If you want a solution that does not require default construction, you could probably do something like using an optional type—like std::optional, or std::variant with std::monostate—and a custom output iterator that does an emplace into it.

  • \$\begingroup\$ I believe there is UB with this solution. Going one past the last element is allowed for arrays, but I’m not sure if it is allowed for objects. I don’t think it will cause problems with current compilers, but legality seems a bit unclear. \$\endgroup\$ – Incomputable May 20 at 20:19
  • 2
    \$\begingroup\$ No, there is no UB. You are allowed to increment one past any valid pointer. You just can’t dereference it. \$\endgroup\$ – indi May 20 at 20:22
  • \$\begingroup\$ Oh, it wouldn't have occurred to me to use a pointer as an output iterator, that's definitely much nicer than a std::array<value_type, 1>. And thank you for the C++20 version, it's very cool seeing examples of concepts and requirements for something like this. \$\endgroup\$ – Nathan Pierson May 20 at 20:28
  • 2
    \$\begingroup\$ Hm, realized I’d better back up my claim that it’s not UB. So [[expr.add] sub-subpara 4.2](eel.is/c++draft/expr.add#4.2) explains what we all understand about arrays and pointer arithmetic. But note the footnote: “… an object that is not an array element is considered to belong to a single-element array for this purpose…”. So as long as you have a pointer to a valid object—in an array or not—then you can always increment it at least once. If it is the last in an array—including a single-element array—you get a “one-past-the-end” pointer. \$\endgroup\$ – indi May 20 at 22:02
  • \$\begingroup\$ @indi, Thanks! I didn't know one element array and an object are equivalent. \$\endgroup\$ – Incomputable May 21 at 10:37


First of all, I would consider usage cases. If there is significant need for sampling from one-pass-only sequences (streaming from a file or network), then I would keep current interface of returning selected value. This might open a can of worms though.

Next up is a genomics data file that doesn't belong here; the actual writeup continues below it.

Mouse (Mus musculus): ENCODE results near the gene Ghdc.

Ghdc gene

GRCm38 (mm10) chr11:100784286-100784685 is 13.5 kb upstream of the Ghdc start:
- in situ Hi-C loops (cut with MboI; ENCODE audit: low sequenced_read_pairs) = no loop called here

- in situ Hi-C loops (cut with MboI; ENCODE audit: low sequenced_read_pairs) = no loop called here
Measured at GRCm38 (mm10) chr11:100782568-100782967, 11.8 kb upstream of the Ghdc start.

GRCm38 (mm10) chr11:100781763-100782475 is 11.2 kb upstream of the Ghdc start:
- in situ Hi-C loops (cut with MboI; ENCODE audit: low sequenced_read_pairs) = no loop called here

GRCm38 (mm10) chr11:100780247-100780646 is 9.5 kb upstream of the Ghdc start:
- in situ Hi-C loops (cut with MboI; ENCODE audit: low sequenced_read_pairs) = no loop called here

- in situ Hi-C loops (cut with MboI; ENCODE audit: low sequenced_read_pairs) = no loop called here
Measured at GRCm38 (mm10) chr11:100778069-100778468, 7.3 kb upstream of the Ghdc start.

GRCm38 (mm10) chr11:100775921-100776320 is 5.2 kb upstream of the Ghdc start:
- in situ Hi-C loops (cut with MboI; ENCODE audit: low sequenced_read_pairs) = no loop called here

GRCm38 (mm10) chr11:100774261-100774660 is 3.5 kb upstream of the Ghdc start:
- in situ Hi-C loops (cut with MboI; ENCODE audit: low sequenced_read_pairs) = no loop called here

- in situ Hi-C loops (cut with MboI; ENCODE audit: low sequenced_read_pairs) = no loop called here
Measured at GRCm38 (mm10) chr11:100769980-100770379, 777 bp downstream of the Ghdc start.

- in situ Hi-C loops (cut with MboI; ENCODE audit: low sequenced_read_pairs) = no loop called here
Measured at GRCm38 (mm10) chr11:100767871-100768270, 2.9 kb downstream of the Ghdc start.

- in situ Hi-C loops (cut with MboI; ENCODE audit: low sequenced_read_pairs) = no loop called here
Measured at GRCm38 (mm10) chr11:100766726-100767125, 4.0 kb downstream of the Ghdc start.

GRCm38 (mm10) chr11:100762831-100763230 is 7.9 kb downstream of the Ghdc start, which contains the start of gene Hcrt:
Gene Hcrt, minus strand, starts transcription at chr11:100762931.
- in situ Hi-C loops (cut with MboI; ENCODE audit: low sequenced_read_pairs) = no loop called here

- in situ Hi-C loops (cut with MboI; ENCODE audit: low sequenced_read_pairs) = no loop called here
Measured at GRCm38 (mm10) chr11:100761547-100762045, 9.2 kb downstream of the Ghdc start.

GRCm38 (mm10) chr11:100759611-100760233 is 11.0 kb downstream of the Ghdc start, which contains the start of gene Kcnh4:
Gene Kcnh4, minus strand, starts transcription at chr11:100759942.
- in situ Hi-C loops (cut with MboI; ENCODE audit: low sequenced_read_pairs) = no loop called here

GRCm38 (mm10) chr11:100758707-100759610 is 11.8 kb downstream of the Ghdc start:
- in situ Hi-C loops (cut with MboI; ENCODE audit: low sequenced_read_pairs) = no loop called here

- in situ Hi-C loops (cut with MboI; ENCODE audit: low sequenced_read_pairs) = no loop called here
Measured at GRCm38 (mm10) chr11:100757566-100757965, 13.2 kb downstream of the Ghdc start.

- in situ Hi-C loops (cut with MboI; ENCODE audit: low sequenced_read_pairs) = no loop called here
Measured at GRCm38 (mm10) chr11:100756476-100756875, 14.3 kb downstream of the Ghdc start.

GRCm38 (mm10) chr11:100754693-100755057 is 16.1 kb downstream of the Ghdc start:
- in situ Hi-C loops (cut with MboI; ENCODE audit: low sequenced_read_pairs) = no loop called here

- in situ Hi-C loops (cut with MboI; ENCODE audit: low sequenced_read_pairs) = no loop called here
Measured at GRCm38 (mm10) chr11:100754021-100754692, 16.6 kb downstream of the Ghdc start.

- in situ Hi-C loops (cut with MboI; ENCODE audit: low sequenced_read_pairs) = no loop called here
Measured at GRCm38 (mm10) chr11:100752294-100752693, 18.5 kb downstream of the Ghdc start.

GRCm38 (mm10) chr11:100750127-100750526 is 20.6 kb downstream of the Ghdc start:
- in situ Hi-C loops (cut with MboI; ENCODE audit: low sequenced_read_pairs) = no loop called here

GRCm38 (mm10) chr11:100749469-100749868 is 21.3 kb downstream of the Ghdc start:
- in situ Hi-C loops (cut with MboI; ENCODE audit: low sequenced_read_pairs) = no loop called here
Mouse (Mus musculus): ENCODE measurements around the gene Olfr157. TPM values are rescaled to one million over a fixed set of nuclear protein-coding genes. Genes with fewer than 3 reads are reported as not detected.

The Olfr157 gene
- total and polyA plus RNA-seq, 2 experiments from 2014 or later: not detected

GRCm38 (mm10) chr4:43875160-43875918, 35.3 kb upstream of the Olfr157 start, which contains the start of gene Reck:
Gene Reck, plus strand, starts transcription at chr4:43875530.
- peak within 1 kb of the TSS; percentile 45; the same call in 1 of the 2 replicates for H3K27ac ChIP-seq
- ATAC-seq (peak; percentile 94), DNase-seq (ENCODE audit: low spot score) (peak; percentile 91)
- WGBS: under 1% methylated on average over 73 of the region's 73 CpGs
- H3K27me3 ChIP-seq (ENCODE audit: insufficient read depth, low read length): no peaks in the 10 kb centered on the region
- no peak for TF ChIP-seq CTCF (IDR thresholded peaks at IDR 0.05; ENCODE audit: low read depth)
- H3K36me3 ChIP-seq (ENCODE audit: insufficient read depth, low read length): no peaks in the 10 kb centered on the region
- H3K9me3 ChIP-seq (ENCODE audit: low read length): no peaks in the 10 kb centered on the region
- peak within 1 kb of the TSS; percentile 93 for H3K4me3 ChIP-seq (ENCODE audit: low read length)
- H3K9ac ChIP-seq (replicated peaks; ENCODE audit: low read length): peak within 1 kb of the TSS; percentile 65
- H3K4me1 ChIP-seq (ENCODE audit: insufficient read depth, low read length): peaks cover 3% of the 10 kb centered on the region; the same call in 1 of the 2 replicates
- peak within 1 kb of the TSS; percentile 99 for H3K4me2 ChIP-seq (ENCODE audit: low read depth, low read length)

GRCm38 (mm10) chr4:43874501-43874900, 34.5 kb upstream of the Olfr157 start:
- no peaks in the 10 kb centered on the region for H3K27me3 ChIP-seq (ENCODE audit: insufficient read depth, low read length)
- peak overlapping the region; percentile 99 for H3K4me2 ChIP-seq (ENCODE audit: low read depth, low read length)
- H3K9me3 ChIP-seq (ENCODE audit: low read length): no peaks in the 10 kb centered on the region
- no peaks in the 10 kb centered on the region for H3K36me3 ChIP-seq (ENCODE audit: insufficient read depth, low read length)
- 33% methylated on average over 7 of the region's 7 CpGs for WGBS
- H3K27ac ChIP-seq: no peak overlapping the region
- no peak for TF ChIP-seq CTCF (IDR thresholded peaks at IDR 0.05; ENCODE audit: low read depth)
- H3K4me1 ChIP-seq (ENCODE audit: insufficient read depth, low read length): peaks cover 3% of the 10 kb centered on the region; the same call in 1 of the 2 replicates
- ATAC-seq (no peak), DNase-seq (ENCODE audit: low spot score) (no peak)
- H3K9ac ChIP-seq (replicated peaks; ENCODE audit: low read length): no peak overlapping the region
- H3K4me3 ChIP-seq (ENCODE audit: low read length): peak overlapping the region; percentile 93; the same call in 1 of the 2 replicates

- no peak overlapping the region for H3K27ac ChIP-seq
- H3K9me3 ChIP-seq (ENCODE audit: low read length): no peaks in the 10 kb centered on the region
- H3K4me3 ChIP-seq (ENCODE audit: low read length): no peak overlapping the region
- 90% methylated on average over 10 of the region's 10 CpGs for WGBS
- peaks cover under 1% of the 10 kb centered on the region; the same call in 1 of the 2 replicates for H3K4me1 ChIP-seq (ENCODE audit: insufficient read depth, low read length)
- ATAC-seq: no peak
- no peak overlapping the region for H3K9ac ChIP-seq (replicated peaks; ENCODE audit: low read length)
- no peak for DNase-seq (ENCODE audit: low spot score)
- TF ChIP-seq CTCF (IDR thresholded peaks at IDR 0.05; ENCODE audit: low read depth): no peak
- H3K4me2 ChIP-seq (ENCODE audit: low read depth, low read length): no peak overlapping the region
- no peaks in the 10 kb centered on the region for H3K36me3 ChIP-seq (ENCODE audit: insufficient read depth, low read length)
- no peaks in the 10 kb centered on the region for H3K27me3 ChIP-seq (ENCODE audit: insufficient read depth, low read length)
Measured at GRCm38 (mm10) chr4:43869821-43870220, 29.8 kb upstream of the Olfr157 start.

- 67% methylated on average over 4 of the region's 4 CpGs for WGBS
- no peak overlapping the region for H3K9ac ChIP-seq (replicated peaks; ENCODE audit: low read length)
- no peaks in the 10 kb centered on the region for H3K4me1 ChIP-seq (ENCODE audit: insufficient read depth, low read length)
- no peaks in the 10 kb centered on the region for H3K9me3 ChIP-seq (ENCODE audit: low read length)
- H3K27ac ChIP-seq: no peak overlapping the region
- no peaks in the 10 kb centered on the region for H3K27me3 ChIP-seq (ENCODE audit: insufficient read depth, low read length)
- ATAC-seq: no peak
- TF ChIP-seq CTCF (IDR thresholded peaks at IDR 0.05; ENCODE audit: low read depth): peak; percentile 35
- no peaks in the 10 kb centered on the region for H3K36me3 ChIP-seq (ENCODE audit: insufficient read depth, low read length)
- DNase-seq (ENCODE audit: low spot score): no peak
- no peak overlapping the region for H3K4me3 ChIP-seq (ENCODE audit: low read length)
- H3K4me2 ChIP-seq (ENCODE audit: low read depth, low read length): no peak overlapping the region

Otherwise I would tighten iterator requirement to forward iterator and return that iterator. Such interface would free from dealing with non-X-constructible types (where X is one or more from default, copy and move).

I would name the function as below:

  • sample_single_value (in case of first interface)

  • select_uniformly (second interface)

  • pick_uniformly (second interface, though don’t like this one much)


After checking out libstdc++ and libc++, it seems like both implement reservoir sampling, which is not hard to implement by hand for the second interface. For the first interface the current implementation looks fine (writing by hand would be more error prone and less readable).

Optimization for random access iterator case

One might be tempted to optimize for the case when population size is known, but due to the nature of RNG source being non-reentrant, the optimization will very likely produce different result due to difference in number of RNG invocations. I would not advise implementing the optimization, or at the very least I would put this quirk in big, bold, red font in the documentation.